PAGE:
The cancellation of orders that was brought along with the first wave of the corona pandemic made companies in metal and engineering industries pay greater attention to developing original products, the report “The Impact of the Virus Crisis on the Economy. Scenarios up to 2030” by the Foresight Centre reveals. The shortage of suitable labour force and the risk-proofing of working processes has also compelled the industry to seek solutions for automating their activities.
“The metal and engineering industry forms a large part of the Estonian processing industry, and it is strongly focused on export. Therefore, overcoming the crisis is connected in particular with the restoration of foreign demand and finding new export markets,” Expert of the Foresight Centre Uku Varblane said. “During the crisis, the sector was significantly influenced by the ban on foreign labour to enter the country. For example, the lack of welders paralysed the work of several enterprises.”
Uku Varblane thinks that the most complicated month for the sector was May when the ongoing projects were being completed, but new orders were not coming in. “The crisis had the greatest impact on shipbuilding and the manufacture of trailers. The situation has been improving since the second half of summer, and return of the courage to invest in other economic sectors has brought new orders to the metal and engineering industry,” he said.
Varblane pointed out that the engineering industry companies had actively started to look for new export markets. “Besides the Scandinavian markets, Germany, the Netherlands and Denmark are also being increasingly considered. The fact that deliveries from Asia have become riskier and preferring of geographically closer suppliers have also helped conclude new agreements. At the same time, the competition is tight because Latvian, Lithuanian, Polish and Slovakian companies are also competing for the same contracts.”
Uku Varblane said that the automation of the operational processes in companies had accelerated during the crisis. “This has brought forth a challenge – the enterprises that provide solutions for automation mainly focus on large companies, and there are not enough resources for small enterprises,” he noted. Varblane added that, as a new trend, the cooperation between companies had strengthened in the metal and engineering industry as a result of the crisis. “The number of members of the federation of the companies of the industry has increased rapidly and been in the network is considered increasingly more beneficial, for example, for achieving the scale necessary for foreign markets,” he explained.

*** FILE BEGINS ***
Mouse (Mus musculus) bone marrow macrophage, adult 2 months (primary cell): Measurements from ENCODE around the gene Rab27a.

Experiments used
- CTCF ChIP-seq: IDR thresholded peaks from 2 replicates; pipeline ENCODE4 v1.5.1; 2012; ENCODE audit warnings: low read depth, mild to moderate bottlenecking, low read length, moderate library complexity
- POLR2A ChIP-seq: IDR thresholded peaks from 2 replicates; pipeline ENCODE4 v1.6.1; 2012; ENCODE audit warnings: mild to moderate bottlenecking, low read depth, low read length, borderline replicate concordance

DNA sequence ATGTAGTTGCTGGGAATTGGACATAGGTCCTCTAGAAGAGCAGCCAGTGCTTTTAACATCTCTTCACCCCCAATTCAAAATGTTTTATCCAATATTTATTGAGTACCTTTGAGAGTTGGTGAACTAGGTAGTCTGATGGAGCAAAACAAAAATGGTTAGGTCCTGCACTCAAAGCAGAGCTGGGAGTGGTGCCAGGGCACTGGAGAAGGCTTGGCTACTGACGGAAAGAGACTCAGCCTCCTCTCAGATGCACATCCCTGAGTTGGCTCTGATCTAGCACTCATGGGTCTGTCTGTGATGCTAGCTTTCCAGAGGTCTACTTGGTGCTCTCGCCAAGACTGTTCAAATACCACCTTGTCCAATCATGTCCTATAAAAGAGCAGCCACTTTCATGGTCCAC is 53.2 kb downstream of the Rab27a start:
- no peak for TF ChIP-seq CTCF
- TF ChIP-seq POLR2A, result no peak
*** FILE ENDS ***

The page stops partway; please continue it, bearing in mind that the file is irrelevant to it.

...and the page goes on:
The success of the sector in the future is first of all connected with the general economic situation and the developments on export markets. “One of the central factors in preserving the competitiveness of the sector is ensuring the availability of suitable labour force. On the one hand, this means that the education system should better meet the needs of the sector, and on the other hand, there should also be broader opportunities to engage foreign labour. The image of the country as an open and business-friendly economic environment and a clearly expressed industrial policy that creates a feeling of security to companies for enlarging their activities and for investments are also very important,” Varblane emphasised. “It is also necessary to contribute to aspirations of companies towards a digital transition through support measures, in order to create more equal conditions with the competing countries. For example, during the crisis, Lithuania and Poland are allocating very large funds to step up digitisation,” Varblane said.
In 2019, the metal and engineering industry employed 4.2% of the labour force or 23,000 people. The sector provided 3% of the added value of the Estonian economy, or EUR 750 billion.
The monthly turnover of the businesses in the metal and engineering sector declined by 9.3%, or EUR 150.8 million, between March and October last year, compared to the year earlier.
According to the COVID-19 resilience index developed by the Foresight Centre, the metal and engineering sector ranked twelfth (with -0.2 points) by resilience to the crisis among the 17 economic sectors studied.
The calculations and figures of the surveys use the data of Statistics Estonia. The descriptions of development perspectives are based on the interviews with the representatives of sectoral associations and the focus group interviews conducted in cooperation with the OSKA (a system of labour market monitoring and future skills forecasting) research group of the Estonian Qualifications Authority. Read more here.
The Foresight Centre is a think tank at the Chancellery of the Riigikogu that analyses long-term developments in society and economy. The Centre conducts research projects to analyse the long-term developments in Estonian society and to identify new trends and development directions.
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